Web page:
The European Commission has recommended the European Union to allow Turkish citizens to travel freely through the Schengen countries without visas.
The EU’s executive organ said Turkey has met most of the 72 criteria needed for a visa waiver, and it invited legislative institutions of the bloc to endorse the move by June 30.
The European Parliament, made up of European MPs, and EU Council, that comprises member state ministers, would have to approve the waiver for it to enter into practice.
Frans Timmermans, the commission’s vice-president, said: “There is still work to be done as a matter of urgency, but if Turkey sustains the progress made, they can meet the remaining benchmarks.”
Turkey must fulfil the final five criteria before Turkish citizens can travel visa-free to Schengen area.
The move is part of a package of incentives offered to Turkey — including up to 6bn euros ($6.9bn) in aid for Syrian refugees and fast-track EU membership talks — to persuade Ankara to stop migrants heading to Europe and take thousands back from Greece.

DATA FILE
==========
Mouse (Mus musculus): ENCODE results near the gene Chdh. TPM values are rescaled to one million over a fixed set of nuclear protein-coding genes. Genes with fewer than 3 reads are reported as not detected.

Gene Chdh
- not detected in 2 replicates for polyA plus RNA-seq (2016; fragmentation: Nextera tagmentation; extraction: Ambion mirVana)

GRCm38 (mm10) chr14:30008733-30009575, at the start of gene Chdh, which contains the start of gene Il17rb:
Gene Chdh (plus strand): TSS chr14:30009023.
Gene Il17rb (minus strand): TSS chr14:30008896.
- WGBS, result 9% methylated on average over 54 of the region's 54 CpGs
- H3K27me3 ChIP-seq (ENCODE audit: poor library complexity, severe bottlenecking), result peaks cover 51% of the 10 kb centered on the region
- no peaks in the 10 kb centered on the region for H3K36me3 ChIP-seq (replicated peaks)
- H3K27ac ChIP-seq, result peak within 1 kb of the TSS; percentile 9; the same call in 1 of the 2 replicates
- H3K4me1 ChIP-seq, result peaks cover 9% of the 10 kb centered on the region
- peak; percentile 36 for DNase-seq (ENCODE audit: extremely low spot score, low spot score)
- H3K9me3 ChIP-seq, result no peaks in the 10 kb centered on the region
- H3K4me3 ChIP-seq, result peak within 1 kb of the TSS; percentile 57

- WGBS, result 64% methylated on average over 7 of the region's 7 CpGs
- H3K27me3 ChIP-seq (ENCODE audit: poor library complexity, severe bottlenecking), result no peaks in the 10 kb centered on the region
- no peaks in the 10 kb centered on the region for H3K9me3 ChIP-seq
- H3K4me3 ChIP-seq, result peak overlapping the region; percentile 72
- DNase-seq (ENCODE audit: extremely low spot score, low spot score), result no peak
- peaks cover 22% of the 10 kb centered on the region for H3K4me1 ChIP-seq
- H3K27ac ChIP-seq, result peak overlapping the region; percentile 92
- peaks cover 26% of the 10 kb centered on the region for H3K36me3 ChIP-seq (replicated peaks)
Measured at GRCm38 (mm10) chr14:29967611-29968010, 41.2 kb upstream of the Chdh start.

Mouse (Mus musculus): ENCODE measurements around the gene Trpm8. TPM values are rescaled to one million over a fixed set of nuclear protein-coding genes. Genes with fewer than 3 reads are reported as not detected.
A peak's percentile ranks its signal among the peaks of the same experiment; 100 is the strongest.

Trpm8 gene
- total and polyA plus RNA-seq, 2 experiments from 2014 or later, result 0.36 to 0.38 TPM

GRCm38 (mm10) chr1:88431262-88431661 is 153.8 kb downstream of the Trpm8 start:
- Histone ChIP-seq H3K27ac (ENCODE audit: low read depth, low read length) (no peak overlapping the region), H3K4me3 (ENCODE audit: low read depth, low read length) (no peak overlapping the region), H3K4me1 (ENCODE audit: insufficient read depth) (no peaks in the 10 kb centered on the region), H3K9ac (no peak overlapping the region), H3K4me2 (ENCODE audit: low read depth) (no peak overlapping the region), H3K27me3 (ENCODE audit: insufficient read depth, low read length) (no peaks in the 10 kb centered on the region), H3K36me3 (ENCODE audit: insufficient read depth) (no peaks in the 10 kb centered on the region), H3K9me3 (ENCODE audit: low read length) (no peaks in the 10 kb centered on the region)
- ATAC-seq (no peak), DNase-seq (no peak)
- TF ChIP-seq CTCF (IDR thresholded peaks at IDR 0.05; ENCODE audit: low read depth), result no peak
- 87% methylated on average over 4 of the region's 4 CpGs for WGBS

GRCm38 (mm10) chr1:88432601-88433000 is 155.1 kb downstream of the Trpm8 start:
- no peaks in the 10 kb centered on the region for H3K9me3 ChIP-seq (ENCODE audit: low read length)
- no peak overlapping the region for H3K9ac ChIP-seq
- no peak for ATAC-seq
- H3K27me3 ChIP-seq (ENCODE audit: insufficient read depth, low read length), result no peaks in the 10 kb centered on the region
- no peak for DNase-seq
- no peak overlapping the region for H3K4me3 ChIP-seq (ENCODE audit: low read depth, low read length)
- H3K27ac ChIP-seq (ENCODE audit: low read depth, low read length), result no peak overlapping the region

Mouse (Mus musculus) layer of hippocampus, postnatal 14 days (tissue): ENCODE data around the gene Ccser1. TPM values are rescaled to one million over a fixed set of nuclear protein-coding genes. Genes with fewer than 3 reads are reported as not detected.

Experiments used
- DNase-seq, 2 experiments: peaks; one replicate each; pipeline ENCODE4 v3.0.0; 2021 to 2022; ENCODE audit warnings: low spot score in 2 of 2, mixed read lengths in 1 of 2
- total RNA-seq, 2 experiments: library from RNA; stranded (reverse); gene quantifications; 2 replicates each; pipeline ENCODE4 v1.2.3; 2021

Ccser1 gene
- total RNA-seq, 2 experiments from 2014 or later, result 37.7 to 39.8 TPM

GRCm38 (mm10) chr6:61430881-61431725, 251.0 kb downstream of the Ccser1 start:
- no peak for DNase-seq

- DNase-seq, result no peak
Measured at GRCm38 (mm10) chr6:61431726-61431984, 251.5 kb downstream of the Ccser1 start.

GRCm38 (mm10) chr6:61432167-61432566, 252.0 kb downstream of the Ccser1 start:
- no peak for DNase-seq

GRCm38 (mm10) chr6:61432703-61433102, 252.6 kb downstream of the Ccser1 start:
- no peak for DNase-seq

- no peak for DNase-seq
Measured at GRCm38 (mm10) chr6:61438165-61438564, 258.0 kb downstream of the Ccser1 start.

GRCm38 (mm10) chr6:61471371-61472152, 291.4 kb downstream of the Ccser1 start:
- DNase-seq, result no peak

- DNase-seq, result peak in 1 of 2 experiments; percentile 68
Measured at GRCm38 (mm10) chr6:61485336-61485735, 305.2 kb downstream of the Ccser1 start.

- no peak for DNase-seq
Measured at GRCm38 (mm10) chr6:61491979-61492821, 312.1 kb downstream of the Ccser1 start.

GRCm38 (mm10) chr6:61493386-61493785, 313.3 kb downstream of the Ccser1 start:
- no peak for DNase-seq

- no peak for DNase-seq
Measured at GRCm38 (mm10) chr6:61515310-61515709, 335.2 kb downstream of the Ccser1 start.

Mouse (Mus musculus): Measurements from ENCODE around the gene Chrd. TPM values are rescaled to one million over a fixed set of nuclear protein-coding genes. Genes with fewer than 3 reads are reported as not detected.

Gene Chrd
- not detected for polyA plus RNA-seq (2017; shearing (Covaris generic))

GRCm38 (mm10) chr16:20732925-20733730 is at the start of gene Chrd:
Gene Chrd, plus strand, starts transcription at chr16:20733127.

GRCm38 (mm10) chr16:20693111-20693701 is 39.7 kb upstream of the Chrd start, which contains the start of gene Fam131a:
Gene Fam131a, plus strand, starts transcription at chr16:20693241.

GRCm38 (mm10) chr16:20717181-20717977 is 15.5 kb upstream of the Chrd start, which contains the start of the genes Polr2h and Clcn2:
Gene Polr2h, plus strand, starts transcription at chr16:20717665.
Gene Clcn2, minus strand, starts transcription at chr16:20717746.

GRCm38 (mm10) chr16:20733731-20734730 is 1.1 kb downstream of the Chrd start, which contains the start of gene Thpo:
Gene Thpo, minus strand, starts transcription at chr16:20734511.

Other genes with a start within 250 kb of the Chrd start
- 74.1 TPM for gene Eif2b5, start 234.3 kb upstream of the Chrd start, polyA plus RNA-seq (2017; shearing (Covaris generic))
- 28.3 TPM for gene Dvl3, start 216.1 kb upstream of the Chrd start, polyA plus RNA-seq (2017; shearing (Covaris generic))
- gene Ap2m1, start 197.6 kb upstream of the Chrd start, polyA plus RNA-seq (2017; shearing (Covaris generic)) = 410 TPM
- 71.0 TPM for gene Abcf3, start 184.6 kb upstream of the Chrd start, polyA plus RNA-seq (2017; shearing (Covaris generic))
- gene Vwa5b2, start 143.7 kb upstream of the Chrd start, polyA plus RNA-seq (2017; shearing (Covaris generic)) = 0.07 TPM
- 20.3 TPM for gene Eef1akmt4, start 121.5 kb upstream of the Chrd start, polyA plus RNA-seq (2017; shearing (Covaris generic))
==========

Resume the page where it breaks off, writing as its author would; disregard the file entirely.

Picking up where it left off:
The deal has raised legal and moral questions as EU nations, unable to agree among themselves about how to handle the refugee emergency, chose instead to outsource it to Turkey, where almost 3 million refugees are staying, most of them people fleeing war in Syria.
Visa liberalisation, which must come by June 30, would be an important sign that the Europeans are living up to their promises.
Turkish President Recep Tayyip Erdogan has warned that the whole agreement will collapse if the EU reneges on any pledge.
Once the visa proposal is endorsed, only Turkish citizens with biometric passports, including facial and fingerprint data, would be allowed to enter, Timmermans said.
Visa-free travel would be possible in all EU member states except for Britain and Ireland, which opted out from Schengen, and would include four non-EU members of the Schengen passport-free travel area, Iceland, Liechtenstein, Norway and Switzerland.